Wednesday every single retail diesel gas pump in the city of Portland will be selling 5 percent biodiesel. The alterative fuel mandate passed by the city last year is the first such mandate — not just in the state — but in the country.
The idea is to reduce Portland's reliance on fossil fuels and to clear the air, by replacing at least five percent of diesel fuel with the vegetable-based additive. As Rob Manning reports, the supply lines in Northwest Portland are actually ready to go a whole lot further than that.
The largest biodiesel wholesale operation in Oregon can be found here on Highway 30 west of Portland. Pacific Biofuels is a Carson Oil subsidiary.
Bill Dungan manages the 43-acre NuStar terminal where Pacific Biofuels has its tank. Like a harried homeowner, Dungan is apologetic about the appearance of the new infrastructure.
Bill Dungan: “We were on a really tight timeframe, I think we had two months to put this system in. We haven't got all the painting done yet. We don't have all the insulation in, yet. You're going to be seeing 'in progress' is what I'm telling you.”
It may not look great, but it's functioning.
Here's how it works: raw biodiesel comes into NuStar by rail from crop producers east of Portland. That's different from regular gas, which arrives by pipeline, or barge. First, it's tested.
Jeff Rouse is the alternative fuels manager with Pacific Biofuels. He says state agriculture officials just did a quarterly inspection. But he says they can visit, whenever.
Jeff Rouse: “The state has an open-door policy, they can contact the terminal any time and say 'we'd like to have a sample of the product' from the rack, from the tank, from the cars. We don't really care where they want a sample from, the procedures we put in place make sure we're always in compliance.”
Terminal operators have to worry about another factor with the vegetable-based fuel: temperature.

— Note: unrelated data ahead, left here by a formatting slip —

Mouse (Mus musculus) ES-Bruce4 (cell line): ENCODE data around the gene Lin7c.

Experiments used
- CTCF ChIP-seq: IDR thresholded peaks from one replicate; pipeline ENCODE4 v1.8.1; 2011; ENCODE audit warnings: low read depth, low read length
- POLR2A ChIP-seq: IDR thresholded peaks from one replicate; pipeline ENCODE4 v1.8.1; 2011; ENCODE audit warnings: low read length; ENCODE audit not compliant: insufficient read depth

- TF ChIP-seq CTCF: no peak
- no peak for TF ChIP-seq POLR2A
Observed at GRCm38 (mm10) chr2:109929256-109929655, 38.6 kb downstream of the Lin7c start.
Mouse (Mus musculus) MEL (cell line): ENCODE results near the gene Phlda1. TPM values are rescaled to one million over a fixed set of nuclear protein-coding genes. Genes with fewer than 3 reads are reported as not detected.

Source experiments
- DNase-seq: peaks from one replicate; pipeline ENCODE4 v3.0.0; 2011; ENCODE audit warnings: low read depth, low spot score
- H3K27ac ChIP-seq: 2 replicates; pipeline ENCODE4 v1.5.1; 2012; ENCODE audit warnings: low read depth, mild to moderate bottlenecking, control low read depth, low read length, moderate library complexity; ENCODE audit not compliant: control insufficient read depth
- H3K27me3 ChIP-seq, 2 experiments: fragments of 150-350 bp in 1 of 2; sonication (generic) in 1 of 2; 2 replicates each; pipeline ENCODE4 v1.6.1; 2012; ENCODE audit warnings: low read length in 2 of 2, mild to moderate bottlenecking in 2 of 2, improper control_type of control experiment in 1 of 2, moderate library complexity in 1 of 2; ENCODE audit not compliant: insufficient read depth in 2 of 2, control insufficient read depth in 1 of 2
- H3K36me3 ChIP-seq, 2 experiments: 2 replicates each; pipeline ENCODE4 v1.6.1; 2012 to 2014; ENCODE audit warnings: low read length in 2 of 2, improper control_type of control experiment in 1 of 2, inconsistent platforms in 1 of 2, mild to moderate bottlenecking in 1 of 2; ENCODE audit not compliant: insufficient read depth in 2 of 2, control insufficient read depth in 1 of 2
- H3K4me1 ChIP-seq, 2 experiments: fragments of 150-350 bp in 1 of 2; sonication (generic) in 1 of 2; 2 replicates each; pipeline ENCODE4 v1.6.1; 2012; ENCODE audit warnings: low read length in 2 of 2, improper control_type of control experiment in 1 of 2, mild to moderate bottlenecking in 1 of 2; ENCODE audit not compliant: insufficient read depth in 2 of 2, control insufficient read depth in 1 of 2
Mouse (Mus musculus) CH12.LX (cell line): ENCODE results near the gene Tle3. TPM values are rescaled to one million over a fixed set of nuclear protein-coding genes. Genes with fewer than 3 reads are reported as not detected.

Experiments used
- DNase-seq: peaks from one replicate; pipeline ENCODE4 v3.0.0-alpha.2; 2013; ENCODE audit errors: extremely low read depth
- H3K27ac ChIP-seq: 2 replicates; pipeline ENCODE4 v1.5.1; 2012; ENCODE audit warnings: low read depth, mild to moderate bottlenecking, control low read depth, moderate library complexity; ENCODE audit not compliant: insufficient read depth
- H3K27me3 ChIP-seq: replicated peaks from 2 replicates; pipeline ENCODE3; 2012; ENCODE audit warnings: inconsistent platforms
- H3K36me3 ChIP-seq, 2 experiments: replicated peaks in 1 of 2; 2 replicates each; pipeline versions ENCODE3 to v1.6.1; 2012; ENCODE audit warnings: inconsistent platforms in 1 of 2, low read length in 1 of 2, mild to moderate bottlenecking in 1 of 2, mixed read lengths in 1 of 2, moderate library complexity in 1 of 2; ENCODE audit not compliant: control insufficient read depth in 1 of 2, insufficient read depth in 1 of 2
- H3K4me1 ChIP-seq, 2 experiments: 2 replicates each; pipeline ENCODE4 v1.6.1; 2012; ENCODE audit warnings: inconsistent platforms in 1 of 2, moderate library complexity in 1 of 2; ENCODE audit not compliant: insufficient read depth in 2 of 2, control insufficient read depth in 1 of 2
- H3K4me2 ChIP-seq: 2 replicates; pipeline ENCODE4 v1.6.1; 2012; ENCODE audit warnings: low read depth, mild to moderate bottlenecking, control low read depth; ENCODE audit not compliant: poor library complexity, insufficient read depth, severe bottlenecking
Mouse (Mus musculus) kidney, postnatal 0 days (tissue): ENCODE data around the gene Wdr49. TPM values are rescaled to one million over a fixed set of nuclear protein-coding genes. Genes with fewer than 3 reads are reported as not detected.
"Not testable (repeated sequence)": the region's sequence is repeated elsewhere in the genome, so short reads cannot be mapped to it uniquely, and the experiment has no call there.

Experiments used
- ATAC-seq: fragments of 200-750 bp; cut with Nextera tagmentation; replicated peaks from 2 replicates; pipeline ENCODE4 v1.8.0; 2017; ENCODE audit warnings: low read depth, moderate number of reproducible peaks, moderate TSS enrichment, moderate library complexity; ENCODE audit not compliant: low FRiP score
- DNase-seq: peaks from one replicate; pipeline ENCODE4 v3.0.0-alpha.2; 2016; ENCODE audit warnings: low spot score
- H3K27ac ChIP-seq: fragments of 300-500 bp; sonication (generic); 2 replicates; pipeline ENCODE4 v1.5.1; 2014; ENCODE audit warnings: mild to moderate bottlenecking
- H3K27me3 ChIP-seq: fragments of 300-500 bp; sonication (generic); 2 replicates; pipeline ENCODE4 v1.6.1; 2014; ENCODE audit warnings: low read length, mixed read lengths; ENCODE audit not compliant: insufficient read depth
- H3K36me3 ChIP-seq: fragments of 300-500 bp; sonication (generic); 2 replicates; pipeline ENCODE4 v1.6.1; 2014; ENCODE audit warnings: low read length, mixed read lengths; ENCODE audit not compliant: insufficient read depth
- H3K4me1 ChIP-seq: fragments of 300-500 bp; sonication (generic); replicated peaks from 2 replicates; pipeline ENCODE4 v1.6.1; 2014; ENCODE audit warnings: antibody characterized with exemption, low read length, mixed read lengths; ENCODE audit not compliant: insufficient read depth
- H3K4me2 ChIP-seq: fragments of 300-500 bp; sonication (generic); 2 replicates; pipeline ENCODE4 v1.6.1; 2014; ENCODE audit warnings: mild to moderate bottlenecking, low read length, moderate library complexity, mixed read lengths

Jeff Rouse: “Our product has a temperature range down to just below freezing, about 28 to 30 degrees, is about where it would start to cloud up. Um, by keeping it above 45 degrees, 45 to 60 degrees, it allows us to keep uniformality throughout the product.”
Rouse says heating elements were part of the more than $2 million it cost to prepare for biodiesel. The bio gets stored in a huge, heated fuel tank. It used to store fossil fuel. The pipes that carry the biodiesel to the pump are recycled as well.
Jeff Rouse: “This used to be actually a jet fuel terminal, so we took the jet piping and scrubbed it and scraped it, and recertified it for the use of biofuels.”
At the pump, or the rack, as it's called, trucks can fill up with anything from B5 — the five percent Portland blend — to B99, or nearly pure biodiesel.
Jeff Rouse: “And as it turns out, we have absolutely perfect timing. We have a truck that's going to be loading biofuel.”
Terminal manager Bill Dungan says one unique quality of his terminal is its ability to mix whatever blend a customer wants before it goes inside the truck's tank. He says like cake batter, blended is better.
Bill Dungan: “If you put all the flour in, and all the chocolate on top, you get layers. And if you do that in the tank, you could have layers of biodiesel and diesel.”
That may true, but for some truckers, price is more important. This trucker is getting nearly pure B99 and will likely buy regular diesel at another station where its cheaper. Price is a big deal.
In fact, Portland made an exception to its biodiesel mandate to allow one truck stop to continue selling straight diesel to its commercial customers. That was after the truck stop complained its customers would just buy the regular diesel they wanted outside the city.
Pacific Biofuels' Jeff Rouse says his company pays extra to use a B20 blend in its trucks.
Jeff Rouse: “We pay more, but you know, we feel strongly about the product, we sell the product and therefore we need to use the product. There's some days when biodiesel is cheaper than diesel, other days it's more expensive. But when you average it out over a year, I think it's a three to five cent premium, some years it's less.”
Rouse points out, the loopholes will likely close when the statewide standard of two percent biodiesel comes along. Ultimately though, even a five percent standard still allows more than 95 percent of fuel to come from burning petroleum. Nonetheless, Rouse says it's a start.
Jeff Rouse: “It's removing five percent of everything we hate about the petroleum industry. Take five percent of all those pollutants out of the air, that's very large progress that we've made. There are people who will go beyond that, we look at that as a minimum standard.”
Rouse says the biggest limit on biodiesel expansion — at this point — is demand. He estimates the city's mandate will create a three or four million gallon demand over the next 12 months. Rouse says his Northwest Portland terminal alone could handle that and that's not even taking into account the smaller wholesalers in the area.